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Ashley Koett, Loving and Crumb provide dreamy and intimate night at Moon Room in Denver, CO 3/9/2019 [Show Review]

Crumb is a band that is bringing an undeniable uniqueness to indie rock. As dream pop blends with light-as-air vocals and unexpected psychedelia, Crumb creates a potent infusion that seems to fills a room with intoxicating power. As the sun dipped low in the sky, casting its last rays through ornate windows, The Moonroom in downtown Denver was the perfect place to see the band. The stage was bathed in a warm purple light, and the first two openers set the mood. Ashley Koett’ stunning vocals entranced the crowd, while multi-instrumentalists Loving lulled the crowd with their yearning sweetness and introspective nature.

Since their humble beginnings in New York, Crumb (Lila Ramani, vocals/guitar; Jesse Brotter, bass; Brian Aranow, synth/saxophone and Jonathan Gilad, drums) have released only two EPs. Since there is only so much of their unique sound, the expected intimacy of the show was something that I was craving. It’s truly special to be in a crowd where everyone knows each word; every dive and dip of the music. As I interacted with people, I met a kaleidoscope of characters that proved that Crumb’s fan base is as eclectic as their music.

The first twinklings of guitar told us that Crumb was opening their set with “Plants”, the first track off their most recent EP Locket. The crowd began to sway and joined Ramani as she sang “Tell me, tell me, something sweet” in her soft, almost demure vocals. The band continued into new tracks, where Ramani’s voice asserted a higher and strong pitch. Onstage, she sang with a more melodic, dramatic style than in recordings. But when Ramani’s voice quietly dropped out in “So Tired”, the crowd filled in the melody. The collective effervescence in the room was strong, and the band felt it. They weaved in and out of new songs while still promising the psychedelic heaviness of “Thirty-Nine”, the irresistible sonic journey of “Locket”, the latter performance being the one that made it my new favorite, replacing the euphoric “Bones”, which the band also performed.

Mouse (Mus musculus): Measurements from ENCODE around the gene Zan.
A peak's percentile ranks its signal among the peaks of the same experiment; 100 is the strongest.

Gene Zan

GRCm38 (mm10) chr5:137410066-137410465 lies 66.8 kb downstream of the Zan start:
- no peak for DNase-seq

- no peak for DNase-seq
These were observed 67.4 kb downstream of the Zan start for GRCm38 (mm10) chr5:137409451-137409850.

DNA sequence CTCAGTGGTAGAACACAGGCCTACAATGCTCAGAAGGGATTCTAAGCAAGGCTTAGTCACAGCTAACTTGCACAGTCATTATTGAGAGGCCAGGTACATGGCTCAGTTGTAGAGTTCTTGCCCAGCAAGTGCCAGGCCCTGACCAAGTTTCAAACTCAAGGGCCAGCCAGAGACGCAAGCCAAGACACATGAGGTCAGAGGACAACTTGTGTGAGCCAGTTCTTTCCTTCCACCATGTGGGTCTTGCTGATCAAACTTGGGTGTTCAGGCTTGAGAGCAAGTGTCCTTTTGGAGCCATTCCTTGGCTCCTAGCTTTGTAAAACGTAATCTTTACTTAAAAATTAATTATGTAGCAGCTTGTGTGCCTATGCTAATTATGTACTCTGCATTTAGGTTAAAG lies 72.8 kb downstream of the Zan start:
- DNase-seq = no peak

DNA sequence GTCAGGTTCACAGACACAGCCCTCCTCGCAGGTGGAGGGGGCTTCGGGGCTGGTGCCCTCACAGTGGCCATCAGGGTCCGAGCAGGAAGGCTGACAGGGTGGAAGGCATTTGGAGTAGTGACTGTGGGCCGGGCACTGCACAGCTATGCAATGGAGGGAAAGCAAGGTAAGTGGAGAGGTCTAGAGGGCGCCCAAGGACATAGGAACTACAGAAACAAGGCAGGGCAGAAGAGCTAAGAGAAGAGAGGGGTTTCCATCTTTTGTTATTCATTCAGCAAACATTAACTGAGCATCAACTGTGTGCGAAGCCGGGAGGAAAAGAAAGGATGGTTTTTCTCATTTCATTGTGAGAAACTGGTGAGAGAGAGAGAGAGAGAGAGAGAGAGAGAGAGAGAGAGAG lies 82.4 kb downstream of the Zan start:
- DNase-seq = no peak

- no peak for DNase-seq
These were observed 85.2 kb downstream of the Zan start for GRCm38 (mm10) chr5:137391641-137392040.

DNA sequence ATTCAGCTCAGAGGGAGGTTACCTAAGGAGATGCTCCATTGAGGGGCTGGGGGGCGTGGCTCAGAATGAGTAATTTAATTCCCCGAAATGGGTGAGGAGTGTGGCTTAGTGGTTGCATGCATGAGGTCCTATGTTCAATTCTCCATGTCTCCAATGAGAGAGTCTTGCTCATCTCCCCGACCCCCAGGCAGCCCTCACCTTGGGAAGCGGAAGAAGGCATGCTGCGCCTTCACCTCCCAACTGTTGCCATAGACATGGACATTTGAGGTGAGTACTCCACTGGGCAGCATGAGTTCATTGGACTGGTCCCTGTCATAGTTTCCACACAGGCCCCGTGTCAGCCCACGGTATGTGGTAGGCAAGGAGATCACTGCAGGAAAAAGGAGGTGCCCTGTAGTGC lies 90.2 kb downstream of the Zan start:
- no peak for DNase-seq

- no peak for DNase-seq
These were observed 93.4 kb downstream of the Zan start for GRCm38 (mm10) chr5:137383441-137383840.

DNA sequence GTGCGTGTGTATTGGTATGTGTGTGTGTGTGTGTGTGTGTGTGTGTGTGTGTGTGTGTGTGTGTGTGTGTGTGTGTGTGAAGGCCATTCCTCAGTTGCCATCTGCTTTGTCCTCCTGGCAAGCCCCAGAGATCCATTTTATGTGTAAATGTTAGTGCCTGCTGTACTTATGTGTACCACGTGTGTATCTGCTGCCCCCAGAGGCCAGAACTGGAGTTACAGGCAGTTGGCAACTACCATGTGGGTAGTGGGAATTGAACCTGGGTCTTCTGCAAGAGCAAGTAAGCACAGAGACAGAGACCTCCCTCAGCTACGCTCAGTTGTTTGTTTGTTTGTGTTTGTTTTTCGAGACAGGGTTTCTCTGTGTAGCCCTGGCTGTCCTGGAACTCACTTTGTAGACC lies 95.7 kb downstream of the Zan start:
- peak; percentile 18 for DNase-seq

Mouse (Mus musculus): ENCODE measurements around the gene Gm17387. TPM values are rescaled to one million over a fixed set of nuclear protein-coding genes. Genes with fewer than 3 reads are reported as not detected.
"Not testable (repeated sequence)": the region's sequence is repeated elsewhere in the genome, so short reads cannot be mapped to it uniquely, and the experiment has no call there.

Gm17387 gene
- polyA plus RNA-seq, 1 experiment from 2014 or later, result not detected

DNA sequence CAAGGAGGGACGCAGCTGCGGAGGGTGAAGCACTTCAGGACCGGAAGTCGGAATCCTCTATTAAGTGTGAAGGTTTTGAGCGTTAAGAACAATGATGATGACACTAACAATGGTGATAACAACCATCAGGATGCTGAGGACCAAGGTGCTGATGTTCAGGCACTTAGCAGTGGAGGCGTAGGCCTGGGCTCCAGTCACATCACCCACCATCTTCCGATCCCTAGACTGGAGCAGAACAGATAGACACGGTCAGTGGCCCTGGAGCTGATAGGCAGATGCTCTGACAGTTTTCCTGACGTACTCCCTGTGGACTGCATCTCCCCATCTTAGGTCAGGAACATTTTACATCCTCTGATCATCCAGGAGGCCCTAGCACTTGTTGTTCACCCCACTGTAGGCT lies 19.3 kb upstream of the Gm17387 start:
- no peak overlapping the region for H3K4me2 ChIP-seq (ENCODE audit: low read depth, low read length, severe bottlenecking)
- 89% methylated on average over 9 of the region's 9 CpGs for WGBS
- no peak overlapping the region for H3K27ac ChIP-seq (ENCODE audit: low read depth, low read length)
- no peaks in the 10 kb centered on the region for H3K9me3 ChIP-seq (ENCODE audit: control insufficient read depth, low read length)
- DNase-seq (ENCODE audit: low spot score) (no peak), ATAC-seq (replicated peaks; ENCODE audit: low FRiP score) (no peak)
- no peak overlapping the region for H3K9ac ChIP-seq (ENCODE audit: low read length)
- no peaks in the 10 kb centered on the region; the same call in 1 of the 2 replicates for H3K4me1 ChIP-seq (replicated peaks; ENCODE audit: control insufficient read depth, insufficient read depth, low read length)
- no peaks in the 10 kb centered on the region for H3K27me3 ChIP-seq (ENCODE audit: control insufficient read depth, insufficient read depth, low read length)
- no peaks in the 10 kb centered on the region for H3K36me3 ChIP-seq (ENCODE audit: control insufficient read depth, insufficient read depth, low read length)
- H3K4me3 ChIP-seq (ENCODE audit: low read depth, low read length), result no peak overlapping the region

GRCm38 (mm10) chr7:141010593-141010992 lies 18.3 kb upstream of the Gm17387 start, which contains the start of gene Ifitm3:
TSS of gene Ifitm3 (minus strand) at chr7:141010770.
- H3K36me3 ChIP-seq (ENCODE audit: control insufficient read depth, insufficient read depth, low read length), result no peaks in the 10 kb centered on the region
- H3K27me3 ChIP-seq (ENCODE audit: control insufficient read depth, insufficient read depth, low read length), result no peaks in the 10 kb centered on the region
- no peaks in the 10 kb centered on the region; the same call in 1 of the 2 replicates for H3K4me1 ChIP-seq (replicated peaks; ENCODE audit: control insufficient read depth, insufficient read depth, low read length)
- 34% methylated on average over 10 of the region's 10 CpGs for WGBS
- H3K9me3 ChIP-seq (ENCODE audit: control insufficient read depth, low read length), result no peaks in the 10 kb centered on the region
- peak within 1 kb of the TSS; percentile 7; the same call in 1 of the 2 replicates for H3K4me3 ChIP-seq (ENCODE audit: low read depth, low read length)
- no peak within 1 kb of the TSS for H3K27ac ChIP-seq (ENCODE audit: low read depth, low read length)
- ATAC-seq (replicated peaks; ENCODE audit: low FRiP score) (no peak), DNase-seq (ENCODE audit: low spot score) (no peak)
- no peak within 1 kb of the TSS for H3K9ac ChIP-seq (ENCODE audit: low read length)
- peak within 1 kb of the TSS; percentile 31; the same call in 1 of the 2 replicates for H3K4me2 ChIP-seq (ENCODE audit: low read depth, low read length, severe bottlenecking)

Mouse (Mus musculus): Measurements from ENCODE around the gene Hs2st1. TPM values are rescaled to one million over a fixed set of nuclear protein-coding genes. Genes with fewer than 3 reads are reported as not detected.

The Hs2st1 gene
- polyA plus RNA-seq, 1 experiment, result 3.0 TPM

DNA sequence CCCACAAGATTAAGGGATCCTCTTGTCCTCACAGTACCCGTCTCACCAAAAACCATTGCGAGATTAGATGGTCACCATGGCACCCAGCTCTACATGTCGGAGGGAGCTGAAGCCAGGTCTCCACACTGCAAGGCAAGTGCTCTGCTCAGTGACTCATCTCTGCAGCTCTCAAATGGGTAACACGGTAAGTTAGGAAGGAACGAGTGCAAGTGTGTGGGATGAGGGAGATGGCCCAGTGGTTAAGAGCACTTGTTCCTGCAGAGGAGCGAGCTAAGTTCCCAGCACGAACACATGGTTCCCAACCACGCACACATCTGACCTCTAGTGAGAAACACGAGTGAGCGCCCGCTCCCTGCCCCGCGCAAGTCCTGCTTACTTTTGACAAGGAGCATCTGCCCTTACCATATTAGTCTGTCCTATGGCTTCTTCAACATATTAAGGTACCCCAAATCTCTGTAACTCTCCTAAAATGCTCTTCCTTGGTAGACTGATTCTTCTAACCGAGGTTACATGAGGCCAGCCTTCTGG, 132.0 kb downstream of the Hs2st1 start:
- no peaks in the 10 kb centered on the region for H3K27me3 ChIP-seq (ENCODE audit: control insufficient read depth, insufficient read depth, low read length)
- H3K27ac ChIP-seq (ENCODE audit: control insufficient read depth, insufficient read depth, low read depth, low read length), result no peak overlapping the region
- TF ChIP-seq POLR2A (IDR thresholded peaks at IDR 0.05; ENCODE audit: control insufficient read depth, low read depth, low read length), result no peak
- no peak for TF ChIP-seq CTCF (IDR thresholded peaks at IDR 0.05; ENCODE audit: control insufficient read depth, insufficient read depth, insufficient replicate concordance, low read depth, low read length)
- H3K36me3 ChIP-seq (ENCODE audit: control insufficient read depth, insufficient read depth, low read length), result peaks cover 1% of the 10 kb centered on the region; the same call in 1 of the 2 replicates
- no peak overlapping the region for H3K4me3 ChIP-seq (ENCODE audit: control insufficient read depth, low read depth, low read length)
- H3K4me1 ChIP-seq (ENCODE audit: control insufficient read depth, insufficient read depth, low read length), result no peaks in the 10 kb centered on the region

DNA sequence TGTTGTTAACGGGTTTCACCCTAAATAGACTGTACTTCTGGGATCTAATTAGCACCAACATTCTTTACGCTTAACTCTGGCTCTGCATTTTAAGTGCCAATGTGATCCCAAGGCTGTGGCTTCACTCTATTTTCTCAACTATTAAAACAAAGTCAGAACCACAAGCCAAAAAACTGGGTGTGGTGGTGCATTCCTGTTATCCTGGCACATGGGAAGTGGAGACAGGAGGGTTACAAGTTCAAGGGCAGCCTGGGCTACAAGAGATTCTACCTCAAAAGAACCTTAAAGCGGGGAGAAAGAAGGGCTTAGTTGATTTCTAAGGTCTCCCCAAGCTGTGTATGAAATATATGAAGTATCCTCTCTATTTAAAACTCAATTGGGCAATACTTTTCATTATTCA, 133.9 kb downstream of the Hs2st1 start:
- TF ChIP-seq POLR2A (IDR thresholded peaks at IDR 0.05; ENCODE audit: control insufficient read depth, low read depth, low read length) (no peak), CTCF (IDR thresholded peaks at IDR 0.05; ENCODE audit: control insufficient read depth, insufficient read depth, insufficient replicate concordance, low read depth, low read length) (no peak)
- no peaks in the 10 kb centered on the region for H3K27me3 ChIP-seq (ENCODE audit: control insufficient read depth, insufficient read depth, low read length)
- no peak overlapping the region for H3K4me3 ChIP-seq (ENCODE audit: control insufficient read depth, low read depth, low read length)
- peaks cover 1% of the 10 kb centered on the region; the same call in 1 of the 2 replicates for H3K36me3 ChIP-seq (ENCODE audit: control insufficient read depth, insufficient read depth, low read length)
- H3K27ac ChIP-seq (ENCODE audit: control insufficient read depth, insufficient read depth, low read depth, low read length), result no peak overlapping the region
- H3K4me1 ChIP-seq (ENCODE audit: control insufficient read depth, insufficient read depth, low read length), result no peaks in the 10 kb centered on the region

Crumb’s set in one word would be badass. The passion and musical immersion that each musician exuded gave them such a memorable stage presence. These fervorous moments were caught throughout the night: Brotter headbanged while his fingers created otherworldly bass lines. Ramani’s hair completely obscured her face as she shredded on guitar. Gilad’s drumming filled the spaces with torrent waves of rapid snare and crashing cymbals that reminded me of a whirling ocean while Aronow’s saxophone brought out a solo from the depths of the sea, soaring out to reach into space.

Even though Crumb’s music soared out into space, it didn’t take them too long to come back to Earth and before I knew it, the show was over. Ending their set as ethereal as it started, Crumb left the crowd under a magical spell that refused to wear off right away.

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